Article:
Accounting professionals play a significant role in preventing fraud. One of the most common forms of fraud for today’ small business is "skimming," or removing cash before a transaction is recorded on the organization’s books and records. Because skimming can occur anywhere cash enters an organization, financial personnel should be vigilant about cash receipt and handling procedures.
Typical points of employee theft:
For on-site salespersons, skimming generally happens at the point of sale. An employee simply rings up a "no sale," and then pockets the customer’s money. One of the best defenses against on-site sales skimming is proper supervisory presence. A sales clerk is less likely to steal when there is a manager or another employee present.
Because they work off-site and unsupervised, remote salespersons are in an especially good position to sell goods or services, then pocket the proceeds without recording a sale. Another scenario is a salesperson who runs the business during off-hours, such as on weekends or early in the day, then deletes all sales records for that period of time, and takes the cash. Careful inventory control can help prevent both of these types of fraud. Even something as simple as a follow-up sales call can be helpful in discovering sales made but not reported.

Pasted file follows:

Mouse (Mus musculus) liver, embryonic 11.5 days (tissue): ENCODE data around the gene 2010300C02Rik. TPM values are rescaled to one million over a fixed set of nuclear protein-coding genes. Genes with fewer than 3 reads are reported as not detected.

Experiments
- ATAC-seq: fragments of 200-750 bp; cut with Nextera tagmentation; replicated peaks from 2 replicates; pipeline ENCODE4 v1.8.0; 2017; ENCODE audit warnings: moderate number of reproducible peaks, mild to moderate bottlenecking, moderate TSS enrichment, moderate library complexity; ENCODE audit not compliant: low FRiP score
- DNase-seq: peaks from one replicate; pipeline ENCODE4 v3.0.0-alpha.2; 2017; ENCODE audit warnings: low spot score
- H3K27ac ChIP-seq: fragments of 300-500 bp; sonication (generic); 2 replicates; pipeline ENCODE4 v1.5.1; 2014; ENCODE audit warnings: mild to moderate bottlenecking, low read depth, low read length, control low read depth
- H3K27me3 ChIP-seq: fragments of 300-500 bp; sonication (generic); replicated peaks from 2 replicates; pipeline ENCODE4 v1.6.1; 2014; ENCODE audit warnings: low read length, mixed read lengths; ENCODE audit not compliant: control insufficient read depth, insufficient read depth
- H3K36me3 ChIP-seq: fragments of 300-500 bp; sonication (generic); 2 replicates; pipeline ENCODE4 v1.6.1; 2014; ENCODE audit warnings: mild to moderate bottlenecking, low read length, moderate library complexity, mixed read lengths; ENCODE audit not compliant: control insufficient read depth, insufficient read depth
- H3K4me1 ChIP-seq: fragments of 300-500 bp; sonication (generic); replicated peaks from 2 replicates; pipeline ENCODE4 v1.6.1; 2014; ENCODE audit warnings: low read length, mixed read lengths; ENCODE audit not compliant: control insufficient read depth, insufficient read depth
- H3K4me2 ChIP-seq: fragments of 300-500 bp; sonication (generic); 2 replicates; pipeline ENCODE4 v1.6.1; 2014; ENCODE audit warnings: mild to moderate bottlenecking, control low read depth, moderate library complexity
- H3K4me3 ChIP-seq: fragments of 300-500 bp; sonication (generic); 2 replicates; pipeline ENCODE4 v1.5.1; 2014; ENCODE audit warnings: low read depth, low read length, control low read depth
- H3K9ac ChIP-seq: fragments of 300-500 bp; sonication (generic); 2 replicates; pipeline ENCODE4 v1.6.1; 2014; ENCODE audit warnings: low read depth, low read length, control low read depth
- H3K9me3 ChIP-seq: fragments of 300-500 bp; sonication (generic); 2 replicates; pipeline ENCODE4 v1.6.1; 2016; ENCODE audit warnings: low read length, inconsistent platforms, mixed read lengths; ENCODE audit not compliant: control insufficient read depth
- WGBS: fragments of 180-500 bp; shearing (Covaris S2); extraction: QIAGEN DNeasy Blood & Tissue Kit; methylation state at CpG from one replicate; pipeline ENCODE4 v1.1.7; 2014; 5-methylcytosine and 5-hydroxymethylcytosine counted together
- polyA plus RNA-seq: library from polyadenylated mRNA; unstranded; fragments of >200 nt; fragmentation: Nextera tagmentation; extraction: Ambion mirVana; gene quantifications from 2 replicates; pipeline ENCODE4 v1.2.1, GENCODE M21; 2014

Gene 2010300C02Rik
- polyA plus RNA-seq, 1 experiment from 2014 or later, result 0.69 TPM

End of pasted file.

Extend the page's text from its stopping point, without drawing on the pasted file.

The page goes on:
Mail room theft:
Another common type of theft is removing checks from incoming mail. This can usually be prevented if one employee opens the mail and another records the receipt of payment.
If your company consistently receives "unexpected" cash revenues, such as rebates or refunds, you will need to guard against check-for-cash substitutions. In this scheme, an employee pockets $1000 in cash and substitutes a $1,000 "refund check" on the deposit slip instead. Eliminate this kind of fraud by being vigilant about reconciling daily deposits. Make sure that the employee making the deposits is not the employee who reconciles them.
Inventory shrinkage is a common indicator that a business has been a victim of skimming. An employee will cash a check from a customer, then steal the inventory to send to the customer. (This prevents the customer from complaining that he or she did not receive the goods paid for). Small business owners who conduct regular inventory counts and who investigate shortages will insulate themselves against this type of fraud.
In short, when business owners eliminate "opportunities," dishonest employees are less likely to attempt fraudulent removal of cash.
Source: "How to Prevent Small Business Fraud." Association of Certified Fraud Examiners. 23 March 2005.